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 Depdendent Variable

 Number of equations to solve: 23456789
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 Solve for:

 Dependent Variable

 Number of inequalities to solve: 23456789
 Ineq. #1:
 Ineq. #2:

 Ineq. #3:

 Ineq. #4:

 Ineq. #5:

 Ineq. #6:

 Ineq. #7:

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 Solve for:

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# Solving Systems of Linear Equations

The following pages contain some instructions on the usage of the TI-83/83 Plus
graphing calculator.
The example used below is taken out of the text titled “College Algebra - Enhanced with
Graphing Utilities, 3rd Edition” by Sullivan and Sullivan, III.

Example#3 Solving a System of Linear Equations p. 515: Solve the following system of
equations.

2x + y = 5 (1)
− 4x + 6y =12 (2)

First, each equation in the above system must be solved for y (i.e., written in slope-intercept
form) before it can be entered into function Editor . Hence, the system of
equations to be entered into the graphing calculator becomes: Press to go into the function Editor menu. If you have any previously entered
functions showing up on the function editor menu, press to move the cursor down by
that function, and press delete it.

While the blinking cursor is by \Y1 =, start entering the expression − 2x + 5 , which is the
right side of the first equation. Press . Type in 2. Press for the generic input
variable x. Press . Type in 5. At this point, your screen should look like the screen on
the left given below. Press to move the cursor down by \Y2 =. Start entering the expression which
is the right side of the second equation. Press Type in 2. Press Type in 3. Press . Press for the generic input variable x. Press . Type in 2. At this point,
your screen should look like the screen on the right given above.

The solution of this system of linear equations is the same as the points of intersection of
the graphs of the equations, which have been entered into the \Y1 = and \Y2 = locations of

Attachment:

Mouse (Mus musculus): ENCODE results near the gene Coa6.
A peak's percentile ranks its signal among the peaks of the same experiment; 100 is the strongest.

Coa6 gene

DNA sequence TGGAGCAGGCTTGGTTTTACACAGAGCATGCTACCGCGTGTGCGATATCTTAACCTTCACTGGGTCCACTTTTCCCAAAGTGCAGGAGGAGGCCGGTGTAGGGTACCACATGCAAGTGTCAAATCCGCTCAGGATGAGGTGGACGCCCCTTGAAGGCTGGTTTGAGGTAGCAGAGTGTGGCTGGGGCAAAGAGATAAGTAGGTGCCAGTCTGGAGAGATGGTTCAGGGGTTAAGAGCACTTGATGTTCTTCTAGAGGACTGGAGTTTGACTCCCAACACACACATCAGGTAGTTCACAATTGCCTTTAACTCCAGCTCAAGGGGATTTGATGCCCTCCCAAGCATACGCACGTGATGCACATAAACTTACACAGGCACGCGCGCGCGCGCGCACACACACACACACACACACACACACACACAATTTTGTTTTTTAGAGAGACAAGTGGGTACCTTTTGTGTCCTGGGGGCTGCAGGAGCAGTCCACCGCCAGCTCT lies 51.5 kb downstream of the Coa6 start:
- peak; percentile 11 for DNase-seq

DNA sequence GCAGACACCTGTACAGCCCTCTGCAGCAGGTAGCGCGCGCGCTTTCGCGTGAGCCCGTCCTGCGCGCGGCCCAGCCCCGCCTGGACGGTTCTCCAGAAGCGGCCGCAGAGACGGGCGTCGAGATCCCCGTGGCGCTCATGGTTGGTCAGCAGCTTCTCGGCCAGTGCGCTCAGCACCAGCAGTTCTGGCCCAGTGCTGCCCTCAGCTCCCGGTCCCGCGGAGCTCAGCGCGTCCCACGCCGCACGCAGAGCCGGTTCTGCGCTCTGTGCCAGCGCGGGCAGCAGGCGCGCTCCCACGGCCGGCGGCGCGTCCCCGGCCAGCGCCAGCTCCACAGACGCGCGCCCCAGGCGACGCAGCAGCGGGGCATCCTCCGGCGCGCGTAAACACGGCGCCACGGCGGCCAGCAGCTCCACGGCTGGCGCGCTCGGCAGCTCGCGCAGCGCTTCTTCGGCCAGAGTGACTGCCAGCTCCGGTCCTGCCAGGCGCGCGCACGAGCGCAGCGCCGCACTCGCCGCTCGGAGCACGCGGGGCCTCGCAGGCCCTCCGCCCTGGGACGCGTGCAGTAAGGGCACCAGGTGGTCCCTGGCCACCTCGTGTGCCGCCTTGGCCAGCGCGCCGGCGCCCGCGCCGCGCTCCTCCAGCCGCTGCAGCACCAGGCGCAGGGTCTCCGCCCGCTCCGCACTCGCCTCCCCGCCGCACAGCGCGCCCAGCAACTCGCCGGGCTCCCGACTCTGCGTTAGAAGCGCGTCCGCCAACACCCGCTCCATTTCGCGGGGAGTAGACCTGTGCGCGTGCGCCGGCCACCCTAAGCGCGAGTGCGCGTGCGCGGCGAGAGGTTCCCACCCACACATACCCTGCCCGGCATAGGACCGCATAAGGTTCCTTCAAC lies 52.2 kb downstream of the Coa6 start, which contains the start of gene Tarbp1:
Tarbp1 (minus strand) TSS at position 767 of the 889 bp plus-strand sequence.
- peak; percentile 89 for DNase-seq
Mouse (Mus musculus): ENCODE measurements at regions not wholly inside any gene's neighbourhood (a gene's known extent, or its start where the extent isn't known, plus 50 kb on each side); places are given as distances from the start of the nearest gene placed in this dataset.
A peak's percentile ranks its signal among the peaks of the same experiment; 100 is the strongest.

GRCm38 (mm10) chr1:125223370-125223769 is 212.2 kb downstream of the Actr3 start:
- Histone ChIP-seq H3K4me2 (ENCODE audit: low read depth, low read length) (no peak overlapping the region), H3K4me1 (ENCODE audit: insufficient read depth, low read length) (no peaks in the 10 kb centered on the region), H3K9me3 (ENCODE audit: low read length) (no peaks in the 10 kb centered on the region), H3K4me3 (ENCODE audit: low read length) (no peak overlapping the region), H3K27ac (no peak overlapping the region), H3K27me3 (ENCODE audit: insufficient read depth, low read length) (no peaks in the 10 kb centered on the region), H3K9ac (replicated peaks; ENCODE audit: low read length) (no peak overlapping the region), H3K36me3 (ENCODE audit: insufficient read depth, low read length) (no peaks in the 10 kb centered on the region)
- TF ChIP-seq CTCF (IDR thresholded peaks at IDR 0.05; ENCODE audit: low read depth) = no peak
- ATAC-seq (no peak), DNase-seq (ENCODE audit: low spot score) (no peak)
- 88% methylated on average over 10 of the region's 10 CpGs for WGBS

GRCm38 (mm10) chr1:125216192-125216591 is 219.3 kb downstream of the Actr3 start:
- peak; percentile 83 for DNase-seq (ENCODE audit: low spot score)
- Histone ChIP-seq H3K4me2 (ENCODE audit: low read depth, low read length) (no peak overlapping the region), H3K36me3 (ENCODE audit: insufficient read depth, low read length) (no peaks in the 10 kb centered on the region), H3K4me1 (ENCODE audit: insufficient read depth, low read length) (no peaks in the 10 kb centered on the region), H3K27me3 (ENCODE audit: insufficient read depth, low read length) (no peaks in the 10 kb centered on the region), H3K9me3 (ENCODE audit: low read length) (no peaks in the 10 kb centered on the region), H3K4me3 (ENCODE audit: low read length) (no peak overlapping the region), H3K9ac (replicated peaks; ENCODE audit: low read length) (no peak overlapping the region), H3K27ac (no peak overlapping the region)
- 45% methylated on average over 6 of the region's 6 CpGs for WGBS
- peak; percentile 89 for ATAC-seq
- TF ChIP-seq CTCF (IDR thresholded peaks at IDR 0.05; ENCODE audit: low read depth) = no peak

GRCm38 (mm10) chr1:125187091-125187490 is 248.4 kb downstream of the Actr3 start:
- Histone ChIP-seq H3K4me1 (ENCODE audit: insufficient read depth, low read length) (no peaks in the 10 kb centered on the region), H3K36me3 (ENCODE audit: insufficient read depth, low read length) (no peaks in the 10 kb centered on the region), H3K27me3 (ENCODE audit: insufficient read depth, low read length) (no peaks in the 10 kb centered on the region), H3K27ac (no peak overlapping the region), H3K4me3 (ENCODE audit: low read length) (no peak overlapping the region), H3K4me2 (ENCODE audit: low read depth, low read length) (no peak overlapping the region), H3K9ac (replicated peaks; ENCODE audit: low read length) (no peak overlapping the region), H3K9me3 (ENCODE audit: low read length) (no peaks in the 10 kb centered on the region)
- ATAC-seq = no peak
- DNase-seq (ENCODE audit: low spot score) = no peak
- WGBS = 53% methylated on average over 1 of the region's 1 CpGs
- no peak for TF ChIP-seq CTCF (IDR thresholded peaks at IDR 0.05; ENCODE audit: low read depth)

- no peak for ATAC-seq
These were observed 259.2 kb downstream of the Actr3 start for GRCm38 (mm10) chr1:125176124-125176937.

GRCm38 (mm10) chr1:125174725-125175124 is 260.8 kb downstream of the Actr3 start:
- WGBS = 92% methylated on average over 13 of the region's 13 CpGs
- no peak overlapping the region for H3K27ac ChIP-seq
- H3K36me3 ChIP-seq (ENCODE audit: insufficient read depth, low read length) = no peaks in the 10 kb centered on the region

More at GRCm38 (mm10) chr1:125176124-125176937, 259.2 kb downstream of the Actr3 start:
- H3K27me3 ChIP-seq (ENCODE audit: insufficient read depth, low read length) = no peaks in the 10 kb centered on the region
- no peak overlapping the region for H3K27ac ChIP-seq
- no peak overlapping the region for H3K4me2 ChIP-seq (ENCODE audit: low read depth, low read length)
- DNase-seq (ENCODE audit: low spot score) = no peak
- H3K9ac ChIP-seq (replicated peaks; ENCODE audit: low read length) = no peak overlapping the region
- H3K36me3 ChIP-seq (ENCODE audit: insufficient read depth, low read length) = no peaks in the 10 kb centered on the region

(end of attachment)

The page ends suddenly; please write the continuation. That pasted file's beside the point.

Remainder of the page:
the function editor, respectively. Press to type in the following WINDOW
settings, which are given on the left below. Press see the two graphs. At this
point, your screen should look like the screen on the right given below. From the graph on the right above, there appears to be a point of intersection of these two
graphs, which means the system is consistent and the equations are independent.
Press and to access the CALC menu. At this point, your screen should
look like the screen on the left given below. Press four times to move the cursor down to 5:intersect and press to select
this option from the CALCULATE menu. At this point, your screen should look like the
screen on the right given above with the calculator prompting you for the First Curve?.
Be sure that the blinking trace cursor is on the first graph, which is indicated by a small 1
showing up in the upper-right corner. Press to confirm. At this point, your screen
should look like the screen on the left given below with the calculator prompting you for
the Second Curve?. Be sure that the blinking trace cursor is on the second graph, which is indicated by a
small 2 showing up in the upper-right corner. Press to confirm. At this point,
your screen should look like the screen on the right given above with the calculator
prompting you for a Guess? value for the point of intersection of the two graphs. Type in
1 for a guess value of the point of intersection. At this point, your screen should look like
the screen on the left given below. Press to see that the location of the
intersection point of these two graphs. At this point, your screen should look like the
screen on the right given below. The intersection point of these two graphs or the solution of this linear system of
equations is obtained as (1.125, 2.75).